Finnish Parliament on Friday, November 28, 2014, passed a civic initiative to introduce same genre marriage in Finland. The parliamentary Legal Committee had previously dismissed the initiative, but the full house voted the Committee down, 105 – 92. The winning protest against the Legal Committee stand had been put forward by MP Jani Toivola, of the Green Party. The winning margin exceeded most expectations. The possibility of a deafet had been tangible as well.
Finnish marriage law is expected to change now in March 2017. Finland will be the last of the Nordic countries to allow marriage equality. The change will not restrict the rights of religious organizations. The reform will also allow adoption of children.
In a statement on Friday, Prime Minister Alexander Stubb underlined the importance of the result. He said the law in Finland would now be brought to the same level with the rest of the West. He also noted the result was an indication of the power of the newly introduced civic initiative system.
Members of Parliament had freedom to vote "on the basis of their conscience" on the issue. Only the populist True Finns had ordered their MPs to vote against the marriage reform, one of the group, MP Arja Juvonen, voted in favour, however.
The leading conservative party was been severely split on the issue, in the vote 28 conservative MPs voted in favour while 16 opposed the reform. Within the conservatives, support of equality had increased in recent weeks though. Most notably, veteran conservative MPs Ilkka Kanerva and Pertti Salolainen voted in favour. Besides the True Finns there was also strong opposition amongst the Centre Party with a majority of centrist MPs voting against. The Legal Committee stand against the reform was mainly caused by the fact that many Legal Committee members were value conservatives. The Committee had voted narrowly to kill the Civic Initiative.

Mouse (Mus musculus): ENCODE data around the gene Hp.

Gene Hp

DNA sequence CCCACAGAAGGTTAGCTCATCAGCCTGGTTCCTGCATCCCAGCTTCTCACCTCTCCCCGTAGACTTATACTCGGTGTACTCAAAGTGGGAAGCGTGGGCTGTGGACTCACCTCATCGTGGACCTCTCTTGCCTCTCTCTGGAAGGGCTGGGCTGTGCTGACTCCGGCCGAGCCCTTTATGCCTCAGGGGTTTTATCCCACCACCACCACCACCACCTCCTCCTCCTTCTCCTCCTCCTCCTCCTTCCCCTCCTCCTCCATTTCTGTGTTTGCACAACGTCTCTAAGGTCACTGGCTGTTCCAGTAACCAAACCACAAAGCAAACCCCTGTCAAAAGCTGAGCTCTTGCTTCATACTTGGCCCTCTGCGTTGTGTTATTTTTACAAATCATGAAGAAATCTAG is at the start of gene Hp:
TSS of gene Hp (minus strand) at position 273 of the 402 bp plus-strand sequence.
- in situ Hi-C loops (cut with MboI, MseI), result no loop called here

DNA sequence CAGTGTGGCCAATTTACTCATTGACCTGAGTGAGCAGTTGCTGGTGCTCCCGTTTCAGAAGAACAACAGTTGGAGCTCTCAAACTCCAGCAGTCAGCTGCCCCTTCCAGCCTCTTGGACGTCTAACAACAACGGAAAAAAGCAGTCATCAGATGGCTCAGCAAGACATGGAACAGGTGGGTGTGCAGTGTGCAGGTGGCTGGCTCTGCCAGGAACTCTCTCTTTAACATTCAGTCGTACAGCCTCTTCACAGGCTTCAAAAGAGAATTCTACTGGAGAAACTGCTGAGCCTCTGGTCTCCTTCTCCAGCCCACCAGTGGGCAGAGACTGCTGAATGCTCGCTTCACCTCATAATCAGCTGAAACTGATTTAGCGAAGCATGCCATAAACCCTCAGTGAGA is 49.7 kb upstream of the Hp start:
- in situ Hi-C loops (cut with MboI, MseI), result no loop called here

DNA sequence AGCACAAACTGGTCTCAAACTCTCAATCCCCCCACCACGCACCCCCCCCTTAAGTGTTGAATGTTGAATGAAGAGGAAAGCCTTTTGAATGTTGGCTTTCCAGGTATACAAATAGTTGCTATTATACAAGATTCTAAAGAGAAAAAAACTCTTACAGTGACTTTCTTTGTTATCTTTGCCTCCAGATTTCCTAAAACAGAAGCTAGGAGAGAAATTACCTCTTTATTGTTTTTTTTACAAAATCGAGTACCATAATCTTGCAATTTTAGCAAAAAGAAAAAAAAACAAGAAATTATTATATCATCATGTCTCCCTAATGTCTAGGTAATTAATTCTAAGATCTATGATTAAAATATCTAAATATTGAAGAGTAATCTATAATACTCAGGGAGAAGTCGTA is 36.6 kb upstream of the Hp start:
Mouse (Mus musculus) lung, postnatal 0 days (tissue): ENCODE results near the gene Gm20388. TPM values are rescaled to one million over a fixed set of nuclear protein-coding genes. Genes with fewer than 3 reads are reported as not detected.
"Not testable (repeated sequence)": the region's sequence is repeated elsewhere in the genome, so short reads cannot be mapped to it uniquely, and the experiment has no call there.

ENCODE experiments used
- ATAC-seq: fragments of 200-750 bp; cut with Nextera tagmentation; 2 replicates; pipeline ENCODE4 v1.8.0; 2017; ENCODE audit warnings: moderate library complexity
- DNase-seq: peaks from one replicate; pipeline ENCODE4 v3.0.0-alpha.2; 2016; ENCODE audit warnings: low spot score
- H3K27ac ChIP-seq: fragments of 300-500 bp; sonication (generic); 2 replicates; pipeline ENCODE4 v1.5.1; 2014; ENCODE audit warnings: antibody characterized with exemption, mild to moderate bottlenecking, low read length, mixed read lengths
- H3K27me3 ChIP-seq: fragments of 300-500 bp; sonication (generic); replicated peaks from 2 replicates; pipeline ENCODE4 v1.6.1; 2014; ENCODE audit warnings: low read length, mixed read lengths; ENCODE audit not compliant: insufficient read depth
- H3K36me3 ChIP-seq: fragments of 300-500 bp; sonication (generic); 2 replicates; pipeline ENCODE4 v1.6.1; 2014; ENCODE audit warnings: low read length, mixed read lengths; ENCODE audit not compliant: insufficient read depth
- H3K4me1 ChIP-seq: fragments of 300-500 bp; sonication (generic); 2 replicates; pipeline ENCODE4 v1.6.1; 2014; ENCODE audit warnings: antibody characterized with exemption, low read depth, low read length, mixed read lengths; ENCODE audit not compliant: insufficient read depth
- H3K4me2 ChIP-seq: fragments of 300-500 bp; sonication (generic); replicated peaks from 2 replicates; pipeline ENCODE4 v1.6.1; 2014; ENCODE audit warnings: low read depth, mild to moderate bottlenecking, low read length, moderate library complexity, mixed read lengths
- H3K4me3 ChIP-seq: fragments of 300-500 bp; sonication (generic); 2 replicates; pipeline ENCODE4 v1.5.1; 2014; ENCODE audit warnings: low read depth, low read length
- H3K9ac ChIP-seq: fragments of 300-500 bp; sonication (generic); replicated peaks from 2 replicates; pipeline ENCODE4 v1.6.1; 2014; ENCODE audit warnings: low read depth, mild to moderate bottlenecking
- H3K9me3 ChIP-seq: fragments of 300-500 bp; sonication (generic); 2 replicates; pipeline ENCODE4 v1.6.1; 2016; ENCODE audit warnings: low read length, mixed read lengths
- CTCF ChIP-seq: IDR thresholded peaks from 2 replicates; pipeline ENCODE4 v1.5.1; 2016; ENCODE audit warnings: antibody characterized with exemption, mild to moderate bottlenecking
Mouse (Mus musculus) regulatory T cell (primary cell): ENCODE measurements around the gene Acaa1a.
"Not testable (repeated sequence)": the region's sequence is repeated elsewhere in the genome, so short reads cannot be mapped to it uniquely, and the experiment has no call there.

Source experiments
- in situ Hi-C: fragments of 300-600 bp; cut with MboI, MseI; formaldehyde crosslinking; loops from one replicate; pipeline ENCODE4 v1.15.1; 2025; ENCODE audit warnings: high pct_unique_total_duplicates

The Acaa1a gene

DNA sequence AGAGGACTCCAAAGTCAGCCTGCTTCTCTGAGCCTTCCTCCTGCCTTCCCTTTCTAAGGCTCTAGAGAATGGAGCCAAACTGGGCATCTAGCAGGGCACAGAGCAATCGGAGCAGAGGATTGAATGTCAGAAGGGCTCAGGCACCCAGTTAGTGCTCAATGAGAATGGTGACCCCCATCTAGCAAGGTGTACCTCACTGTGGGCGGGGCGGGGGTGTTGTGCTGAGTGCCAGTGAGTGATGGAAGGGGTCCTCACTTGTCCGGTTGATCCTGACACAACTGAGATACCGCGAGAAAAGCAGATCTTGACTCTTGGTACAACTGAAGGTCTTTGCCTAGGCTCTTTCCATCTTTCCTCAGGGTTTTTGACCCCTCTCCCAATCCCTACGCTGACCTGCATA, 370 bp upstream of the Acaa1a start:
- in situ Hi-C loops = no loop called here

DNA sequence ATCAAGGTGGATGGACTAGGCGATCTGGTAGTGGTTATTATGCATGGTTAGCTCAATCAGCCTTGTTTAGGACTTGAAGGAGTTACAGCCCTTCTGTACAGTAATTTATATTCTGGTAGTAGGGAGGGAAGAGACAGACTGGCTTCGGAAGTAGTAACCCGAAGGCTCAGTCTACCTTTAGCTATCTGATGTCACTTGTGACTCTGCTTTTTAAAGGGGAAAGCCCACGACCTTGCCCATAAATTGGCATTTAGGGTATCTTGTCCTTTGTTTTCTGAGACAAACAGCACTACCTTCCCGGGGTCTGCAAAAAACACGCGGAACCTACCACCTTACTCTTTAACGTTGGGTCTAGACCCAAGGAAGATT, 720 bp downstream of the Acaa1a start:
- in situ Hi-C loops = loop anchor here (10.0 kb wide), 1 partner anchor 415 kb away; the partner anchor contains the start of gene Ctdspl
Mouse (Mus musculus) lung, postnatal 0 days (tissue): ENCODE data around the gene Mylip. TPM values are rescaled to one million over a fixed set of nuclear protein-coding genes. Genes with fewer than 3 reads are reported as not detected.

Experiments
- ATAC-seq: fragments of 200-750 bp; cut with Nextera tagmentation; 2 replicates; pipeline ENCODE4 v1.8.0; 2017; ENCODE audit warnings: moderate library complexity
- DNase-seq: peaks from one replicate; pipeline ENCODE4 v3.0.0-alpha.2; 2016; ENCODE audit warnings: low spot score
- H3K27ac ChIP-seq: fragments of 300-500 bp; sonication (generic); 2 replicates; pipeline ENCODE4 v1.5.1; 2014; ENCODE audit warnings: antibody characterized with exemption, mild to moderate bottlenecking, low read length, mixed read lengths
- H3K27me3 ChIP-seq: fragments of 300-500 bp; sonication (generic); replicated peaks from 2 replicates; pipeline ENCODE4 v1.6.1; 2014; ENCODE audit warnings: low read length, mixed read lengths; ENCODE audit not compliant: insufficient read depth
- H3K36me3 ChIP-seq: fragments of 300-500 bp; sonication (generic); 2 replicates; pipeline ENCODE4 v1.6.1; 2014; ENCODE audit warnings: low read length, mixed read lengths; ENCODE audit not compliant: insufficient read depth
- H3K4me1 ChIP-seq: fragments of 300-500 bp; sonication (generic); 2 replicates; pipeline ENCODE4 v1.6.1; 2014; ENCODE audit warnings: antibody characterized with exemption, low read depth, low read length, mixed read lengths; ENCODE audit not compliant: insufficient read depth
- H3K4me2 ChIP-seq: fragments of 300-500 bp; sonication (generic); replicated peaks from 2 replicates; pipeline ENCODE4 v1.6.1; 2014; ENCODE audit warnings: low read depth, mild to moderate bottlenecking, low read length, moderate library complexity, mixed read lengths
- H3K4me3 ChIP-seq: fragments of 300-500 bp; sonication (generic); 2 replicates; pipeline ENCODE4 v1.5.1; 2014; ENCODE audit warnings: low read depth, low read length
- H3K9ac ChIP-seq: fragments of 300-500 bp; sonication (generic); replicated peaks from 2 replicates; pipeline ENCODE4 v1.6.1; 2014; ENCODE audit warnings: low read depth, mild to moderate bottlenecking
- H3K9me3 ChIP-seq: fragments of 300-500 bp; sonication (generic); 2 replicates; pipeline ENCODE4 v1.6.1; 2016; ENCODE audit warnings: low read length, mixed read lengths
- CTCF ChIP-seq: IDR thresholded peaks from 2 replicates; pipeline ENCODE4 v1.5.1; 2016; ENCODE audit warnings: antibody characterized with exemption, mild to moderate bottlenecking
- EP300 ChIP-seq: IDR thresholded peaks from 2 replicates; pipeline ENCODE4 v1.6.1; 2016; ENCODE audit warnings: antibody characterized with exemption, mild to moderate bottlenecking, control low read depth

Thousands demonstrating outside the parliament building on Friday in favour of the reform. There was a small counter demonstration as well. Upon hearing the results, the crowd sang the hymn part of “Finlandia” by Jean Sibelius. The Finnish words of the hymn, by poet V.A. Koskenniemi used there urge Finland to arise. Internationally other lyrics have been done, some with a devotional slant.
Registered partnerships have been possible in Finland since 2002. Several parties – including the leading conservatives and social democrats - published party congress resolutions in favour of marriage equality in 2010. However, in the government talks after the election of 2011 the value conservative Christian Democratic Party (smallest in Parliament) insisted that it would not participate in the government, if the government introduces same sex marriage legislation and the prime minister designate Jyrki Katainen accepted their condition. A Members’ Bill within parliament failed to get enough backing 2013. Later during 2013 over 150 000 signatures were collected for a civic initiative.
Conservative Prime Minister Alexander Stubb appealed in favour of the reform earlier this week. Mr Stubb has been active in promoting HLBTI rights during his political career, as a Member of the European Parliament and as Foreign Minister.
The chairmen of both leading opposition parties, Juha Sipilä of the Centre Party and Timo Soini of the True Finns meanwhile were against the reform. Timo Soini is a Roman Catholic and Juha Sipilä is close to a strict Lutheran grouping.
The Finnish national Evangelic Lutheran Church does not accept marriage equality. Blessings are not offered either, but priests are allowed to pay with the couples. Analysts say the internal situation of the church could worsen in the wake of the parliamentary outcome. Archbishop Kari Mäkinen has kept issuing compassionate and understanding statements, but the ruling Church Synod has shown no signs of compromise. The official stand presented to Parliament was against marriage equality. After the vote, the archbishop noted he rejoiced in the outcome.
In the October 2015 church elections value conservatives appeared to have increased their backing. During the long years of debating marriage equality the church has suffered a decline in membership, now around 75 percent of the nation. Church membership is a public registry issue in Finland and leaving the church requires a formal notification with Magistrates processing.